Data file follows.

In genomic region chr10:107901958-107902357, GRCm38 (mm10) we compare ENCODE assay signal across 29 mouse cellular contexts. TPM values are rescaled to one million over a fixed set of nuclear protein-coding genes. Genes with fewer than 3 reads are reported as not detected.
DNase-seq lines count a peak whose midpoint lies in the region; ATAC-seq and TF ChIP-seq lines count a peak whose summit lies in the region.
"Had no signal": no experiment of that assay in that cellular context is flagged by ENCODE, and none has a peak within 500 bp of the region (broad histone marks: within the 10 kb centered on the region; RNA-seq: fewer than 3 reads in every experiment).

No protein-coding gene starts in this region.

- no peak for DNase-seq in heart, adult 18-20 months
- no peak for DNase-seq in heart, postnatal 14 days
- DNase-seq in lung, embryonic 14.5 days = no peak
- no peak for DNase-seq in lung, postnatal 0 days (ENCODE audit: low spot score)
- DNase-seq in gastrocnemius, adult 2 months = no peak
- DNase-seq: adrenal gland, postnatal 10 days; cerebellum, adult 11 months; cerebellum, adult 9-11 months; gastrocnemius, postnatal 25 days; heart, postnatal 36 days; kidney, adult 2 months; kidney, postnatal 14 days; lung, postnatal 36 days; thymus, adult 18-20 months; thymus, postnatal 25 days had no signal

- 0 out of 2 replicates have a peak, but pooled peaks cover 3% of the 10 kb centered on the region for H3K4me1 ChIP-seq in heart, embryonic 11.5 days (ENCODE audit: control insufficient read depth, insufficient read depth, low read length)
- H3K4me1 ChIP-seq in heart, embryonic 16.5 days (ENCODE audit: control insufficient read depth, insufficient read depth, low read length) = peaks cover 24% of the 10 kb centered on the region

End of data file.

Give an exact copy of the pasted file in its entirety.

In genomic region chr10:107901958-107902357, GRCm38 (mm10) we compare ENCODE assay signal across 29 mouse cellular contexts. TPM values are rescaled to one million over a fixed set of nuclear protein-coding genes. Genes with fewer than 3 reads are reported as not detected.
DNase-seq lines count a peak whose midpoint lies in the region; ATAC-seq and TF ChIP-seq lines count a peak whose summit lies in the region.
"Had no signal": no experiment of that assay in that cellular context is flagged by ENCODE, and none has a peak within 500 bp of the region (broad histone marks: within the 10 kb centered on the region; RNA-seq: fewer than 3 reads in every experiment).

No protein-coding gene starts in this region.

- no peak for DNase-seq in heart, adult 18-20 months
- no peak for DNase-seq in heart, postnatal 14 days
- DNase-seq in lung, embryonic 14.5 days = no peak
- no peak for DNase-seq in lung, postnatal 0 days (ENCODE audit: low spot score)
- DNase-seq in gastrocnemius, adult 2 months = no peak
- DNase-seq: adrenal gland, postnatal 10 days; cerebellum, adult 11 months; cerebellum, adult 9-11 months; gastrocnemius, postnatal 25 days; heart, postnatal 36 days; kidney, adult 2 months; kidney, postnatal 14 days; lung, postnatal 36 days; thymus, adult 18-20 months; thymus, postnatal 25 days had no signal

- 0 out of 2 replicates have a peak, but pooled peaks cover 3% of the 10 kb centered on the region for H3K4me1 ChIP-seq in heart, embryonic 11.5 days (ENCODE audit: control insufficient read depth, insufficient read depth, low read length)
- H3K4me1 ChIP-seq in heart, embryonic 16.5 days (ENCODE audit: control insufficient read depth, insufficient read depth, low read length) = peaks cover 24% of the 10 kb centered on the region